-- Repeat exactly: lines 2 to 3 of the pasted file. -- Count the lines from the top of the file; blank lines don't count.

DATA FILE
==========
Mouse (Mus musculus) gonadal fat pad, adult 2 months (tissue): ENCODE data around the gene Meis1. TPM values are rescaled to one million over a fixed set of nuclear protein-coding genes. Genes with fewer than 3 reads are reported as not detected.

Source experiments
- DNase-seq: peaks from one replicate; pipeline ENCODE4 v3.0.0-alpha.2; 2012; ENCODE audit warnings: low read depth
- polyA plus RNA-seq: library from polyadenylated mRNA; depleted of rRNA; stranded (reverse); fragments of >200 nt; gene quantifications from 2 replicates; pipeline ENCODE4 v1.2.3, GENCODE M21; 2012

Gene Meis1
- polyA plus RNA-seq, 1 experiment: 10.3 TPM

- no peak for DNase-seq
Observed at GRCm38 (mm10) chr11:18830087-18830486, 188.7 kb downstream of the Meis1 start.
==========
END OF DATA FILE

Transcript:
Source experiments
- DNase-seq: peaks from one replicate; pipeline ENCODE4 v3.0.0-alpha.2; 2012; ENCODE audit warnings: low read depth